Now HGTV Design Star has become HGTV Star and you’re the host, mentor, and original Design Star. What do you find rewarding about this role?
It’s such an honor to be hosting the show that started my career. To mentor and host these talented designers on their journey is really exciting for me; it’s like looking in a mirror. I know the stress they are going through and it’s really interesting to see it from a different perspective. I’m so proud that I can be there to help them through this intense and overwhelming process of what is a reality competition show. I’ve been there and done that and I think the designers really appreciate that my perspective is right on point with their own.
In addition to your work with HGTV, you also have artwork for sale–Fine Art by Bromstad on Penny Lane. What role has art played in your interior design and how do you incorporate your art into clients’ surroundings? How do you hope that the general public might incorporate your art into their spaces?
Yes, I have partnered with a wonderful company: Penny Lane Publishing. My art is available on their site (www.pennylanepublishing.com) and a link to the art is also on my website. Art is a huge role in my design for clients. It’s always been something I leave my clients with to add a personal touch to their space. I always wait to the end of my projects before creating a personal piece for them. I like to find out personal things about my clients and what they like and dislike in life. After the space is complete, then I can create something for them inspired by what I know about them and their families. My art can be put in any type of décor from contemporary to traditional. My art is always fun and colorful and it’s a great addition to any space.
Color seems to be your niche–would you agree? How does your relationship with color set you apart from other designers?
Yes, color definitely is my niche. Color is huge in my life, always has been, and forever will be! In fact, I have given many presentations on color and the meaning of each color and what roles color has in each of our lives. I think, as a designer, people know that I am not afraid to use color, but most people are so frightened by color that they shy away from it completely. Using bright, vibrant color and utilizing it in a way that is not only pleasing to the eye and soul, but is livable. Color is so powerful and many people are afraid of it until they realize it can be used as an accent to liven up any space in their home. Color is my entire world.
Color Case Study 1
For all of my spaces, I usually start with a fresh palet unless the owners have a unique piece that will add something special or unique to my design. I love to take an old piece of furniture and restore it to fit the new design. The three examples below consist of everything new. I didn’t use any of their existing pieces because the space didn’t call for it and my clients were eager to start fresh.
This room is still one of my all time favorites. Turquoise was the color of the year when I designed this room. It was a condo on Key Biscayne that was really large. The design consisted of the living and dining rooms and hallways of the condo. My favorite piece in the room was the custom oversized tufted ottoman you see in the front of the picture. The use of turquois with touches of brown and neutral walls really gave this space an incredible feel. Notice how the turquoise is carried throughout the space bringing the room and color together beautifully. Another focal point is the wall mural in the backdrop. It really gives the room a unique touch and adds visual interest and depth to the space. Interestingly enough, shortly after putting this mural up, I partnered with another wonderful company: www.muralsyourway.com. I thought, how fabulous would it be to have my art blown up and made into a wall mural. So now, all of my art can be purchased either as a canvas, or made into a gorgeous wall mural in any size. How fun!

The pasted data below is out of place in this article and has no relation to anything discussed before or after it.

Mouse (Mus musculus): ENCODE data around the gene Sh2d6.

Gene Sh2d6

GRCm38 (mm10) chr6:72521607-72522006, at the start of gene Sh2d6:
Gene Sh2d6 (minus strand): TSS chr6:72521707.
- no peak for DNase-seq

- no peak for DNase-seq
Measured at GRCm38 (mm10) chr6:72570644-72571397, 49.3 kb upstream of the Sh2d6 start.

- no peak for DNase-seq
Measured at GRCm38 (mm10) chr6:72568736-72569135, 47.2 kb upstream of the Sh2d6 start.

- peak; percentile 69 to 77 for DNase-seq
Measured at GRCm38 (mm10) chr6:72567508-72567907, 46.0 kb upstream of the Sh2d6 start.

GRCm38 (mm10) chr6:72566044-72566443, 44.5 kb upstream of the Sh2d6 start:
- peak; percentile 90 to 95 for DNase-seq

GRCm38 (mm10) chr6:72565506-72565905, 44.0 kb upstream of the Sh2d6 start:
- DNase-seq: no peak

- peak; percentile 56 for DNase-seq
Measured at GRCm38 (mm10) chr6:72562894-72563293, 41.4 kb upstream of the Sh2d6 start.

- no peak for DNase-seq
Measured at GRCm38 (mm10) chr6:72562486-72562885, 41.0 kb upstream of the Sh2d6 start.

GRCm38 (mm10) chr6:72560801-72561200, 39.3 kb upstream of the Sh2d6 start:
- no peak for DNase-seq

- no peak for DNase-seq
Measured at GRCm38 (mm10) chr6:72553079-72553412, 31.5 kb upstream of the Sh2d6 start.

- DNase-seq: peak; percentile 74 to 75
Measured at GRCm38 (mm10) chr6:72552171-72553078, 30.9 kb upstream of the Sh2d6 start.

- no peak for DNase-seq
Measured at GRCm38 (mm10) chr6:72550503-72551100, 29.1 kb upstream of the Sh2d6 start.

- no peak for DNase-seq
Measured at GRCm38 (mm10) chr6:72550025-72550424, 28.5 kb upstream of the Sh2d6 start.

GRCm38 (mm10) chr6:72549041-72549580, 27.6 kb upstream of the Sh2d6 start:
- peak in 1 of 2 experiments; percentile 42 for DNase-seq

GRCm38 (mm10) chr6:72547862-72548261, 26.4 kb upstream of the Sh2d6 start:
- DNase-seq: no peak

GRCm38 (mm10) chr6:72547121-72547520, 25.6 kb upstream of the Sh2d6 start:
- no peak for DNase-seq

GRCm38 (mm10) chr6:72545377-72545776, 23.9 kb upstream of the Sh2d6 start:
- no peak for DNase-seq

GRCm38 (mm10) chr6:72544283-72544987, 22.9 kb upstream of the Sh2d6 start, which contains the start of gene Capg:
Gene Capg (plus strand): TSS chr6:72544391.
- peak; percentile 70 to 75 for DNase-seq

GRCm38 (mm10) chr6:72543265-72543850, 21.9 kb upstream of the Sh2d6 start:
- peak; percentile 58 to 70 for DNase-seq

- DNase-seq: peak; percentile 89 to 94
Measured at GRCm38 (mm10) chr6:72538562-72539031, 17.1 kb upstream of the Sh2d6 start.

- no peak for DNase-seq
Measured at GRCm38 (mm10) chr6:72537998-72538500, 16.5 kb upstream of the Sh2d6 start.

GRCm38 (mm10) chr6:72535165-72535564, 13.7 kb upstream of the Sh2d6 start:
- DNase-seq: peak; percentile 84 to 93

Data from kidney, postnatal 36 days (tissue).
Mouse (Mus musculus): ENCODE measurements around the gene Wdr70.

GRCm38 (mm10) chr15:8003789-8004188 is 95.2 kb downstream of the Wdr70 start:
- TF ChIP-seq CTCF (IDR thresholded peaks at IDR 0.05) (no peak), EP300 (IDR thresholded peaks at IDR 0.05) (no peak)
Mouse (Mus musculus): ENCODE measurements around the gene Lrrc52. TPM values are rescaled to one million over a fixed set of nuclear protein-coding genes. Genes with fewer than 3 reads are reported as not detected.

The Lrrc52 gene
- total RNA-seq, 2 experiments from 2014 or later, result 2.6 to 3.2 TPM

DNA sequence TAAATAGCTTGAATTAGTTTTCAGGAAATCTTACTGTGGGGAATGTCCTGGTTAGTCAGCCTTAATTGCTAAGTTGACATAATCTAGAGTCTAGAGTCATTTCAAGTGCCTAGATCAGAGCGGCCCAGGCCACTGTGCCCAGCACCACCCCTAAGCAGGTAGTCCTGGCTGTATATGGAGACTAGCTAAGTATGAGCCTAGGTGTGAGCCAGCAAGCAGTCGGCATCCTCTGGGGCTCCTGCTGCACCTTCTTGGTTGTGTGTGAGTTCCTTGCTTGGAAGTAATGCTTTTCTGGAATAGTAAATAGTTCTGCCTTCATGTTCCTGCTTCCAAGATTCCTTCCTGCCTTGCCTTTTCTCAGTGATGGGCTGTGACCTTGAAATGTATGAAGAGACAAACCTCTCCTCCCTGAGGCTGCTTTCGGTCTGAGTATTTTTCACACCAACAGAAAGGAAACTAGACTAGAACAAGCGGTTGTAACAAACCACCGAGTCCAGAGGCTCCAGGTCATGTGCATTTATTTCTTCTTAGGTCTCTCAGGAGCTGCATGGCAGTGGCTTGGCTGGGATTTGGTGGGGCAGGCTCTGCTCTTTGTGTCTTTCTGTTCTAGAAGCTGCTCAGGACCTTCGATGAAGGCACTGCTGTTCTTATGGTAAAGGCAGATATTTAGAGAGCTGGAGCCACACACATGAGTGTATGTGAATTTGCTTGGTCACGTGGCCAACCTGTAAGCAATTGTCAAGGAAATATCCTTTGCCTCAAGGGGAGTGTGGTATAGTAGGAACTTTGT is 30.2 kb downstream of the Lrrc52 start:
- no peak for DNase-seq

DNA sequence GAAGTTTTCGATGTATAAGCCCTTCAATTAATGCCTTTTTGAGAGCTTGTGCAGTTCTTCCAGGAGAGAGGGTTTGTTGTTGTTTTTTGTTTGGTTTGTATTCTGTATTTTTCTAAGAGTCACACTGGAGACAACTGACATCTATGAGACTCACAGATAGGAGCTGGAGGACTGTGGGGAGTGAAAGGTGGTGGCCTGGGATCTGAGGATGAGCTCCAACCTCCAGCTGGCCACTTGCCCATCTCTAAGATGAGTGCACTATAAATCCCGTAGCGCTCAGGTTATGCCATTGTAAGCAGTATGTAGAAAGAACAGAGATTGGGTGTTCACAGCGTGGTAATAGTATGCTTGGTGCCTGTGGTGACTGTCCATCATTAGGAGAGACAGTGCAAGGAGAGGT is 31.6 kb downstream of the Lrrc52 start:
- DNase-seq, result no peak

Color Case Study 2
I had so much fun designing this dining room for the client. They were so not afraid of color, as you can see. She wanted color and Bromstad delivered. The custom yellow, oversized, dramatic dining bench could easily fit 20 people in the back. White walls really bring out the color in the room and they all pop. The use of yellow, pink, orange and turquoise shows you that you can combine many different colors in a space and it works. The client just so happened to have French Bulldogs, just like me. So I created these custom pieces for her to add a personal touch.
Color Case Study 3
I loved designing the traditional space below. So many of my clients in Miami request a contemporary design, so I was thrilled when I was asked to design this traditional space. The neutral walls are custom designed with tufted fabric bringing an elegant, soft touch to the space. The use of red, which I adore, brings in a rich feel to the room that complements the neutral tones on the walls. This house had a very large living area and because of the size, we had to ensure the room was comfortable and livable. I created several different seating areas to fill the room because the client requested a room to sit and entertain in. My custom canvas above the fireplace is a focal point in the room as an example of how a piece that appears contemporary at first glance can be incorporated into a traditional setting.